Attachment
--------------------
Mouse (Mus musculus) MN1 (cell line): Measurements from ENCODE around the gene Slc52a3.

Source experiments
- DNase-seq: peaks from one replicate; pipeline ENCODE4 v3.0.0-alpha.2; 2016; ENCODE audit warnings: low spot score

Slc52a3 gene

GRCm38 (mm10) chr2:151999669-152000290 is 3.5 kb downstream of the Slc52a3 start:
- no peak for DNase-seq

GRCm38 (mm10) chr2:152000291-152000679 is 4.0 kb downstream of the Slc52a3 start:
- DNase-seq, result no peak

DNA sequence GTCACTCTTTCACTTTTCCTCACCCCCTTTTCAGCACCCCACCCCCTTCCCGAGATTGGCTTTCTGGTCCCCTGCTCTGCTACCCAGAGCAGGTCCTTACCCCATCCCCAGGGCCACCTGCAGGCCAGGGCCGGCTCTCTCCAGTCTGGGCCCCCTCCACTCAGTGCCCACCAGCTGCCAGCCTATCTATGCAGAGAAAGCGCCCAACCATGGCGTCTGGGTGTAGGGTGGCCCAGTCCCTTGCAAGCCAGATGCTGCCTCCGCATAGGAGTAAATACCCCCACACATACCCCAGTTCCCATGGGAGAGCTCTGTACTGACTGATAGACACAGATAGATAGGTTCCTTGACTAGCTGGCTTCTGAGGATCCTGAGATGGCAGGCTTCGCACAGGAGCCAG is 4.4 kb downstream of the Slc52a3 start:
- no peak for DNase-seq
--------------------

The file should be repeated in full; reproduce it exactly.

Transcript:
Mouse (Mus musculus) MN1 (cell line): Measurements from ENCODE around the gene Slc52a3.

Source experiments
- DNase-seq: peaks from one replicate; pipeline ENCODE4 v3.0.0-alpha.2; 2016; ENCODE audit warnings: low spot score

Slc52a3 gene

GRCm38 (mm10) chr2:151999669-152000290 is 3.5 kb downstream of the Slc52a3 start:
- no peak for DNase-seq

GRCm38 (mm10) chr2:152000291-152000679 is 4.0 kb downstream of the Slc52a3 start:
- DNase-seq, result no peak

DNA sequence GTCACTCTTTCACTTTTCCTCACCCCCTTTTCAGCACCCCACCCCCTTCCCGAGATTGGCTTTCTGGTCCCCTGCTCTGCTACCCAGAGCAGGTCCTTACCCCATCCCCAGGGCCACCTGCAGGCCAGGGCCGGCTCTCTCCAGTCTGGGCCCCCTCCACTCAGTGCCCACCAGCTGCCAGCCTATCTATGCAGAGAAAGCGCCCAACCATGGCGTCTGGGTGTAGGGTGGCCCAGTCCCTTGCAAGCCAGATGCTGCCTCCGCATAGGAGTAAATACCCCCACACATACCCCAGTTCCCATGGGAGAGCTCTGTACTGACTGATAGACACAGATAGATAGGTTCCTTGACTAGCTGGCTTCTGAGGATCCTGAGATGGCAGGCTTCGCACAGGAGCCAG is 4.4 kb downstream of the Slc52a3 start:
- no peak for DNase-seq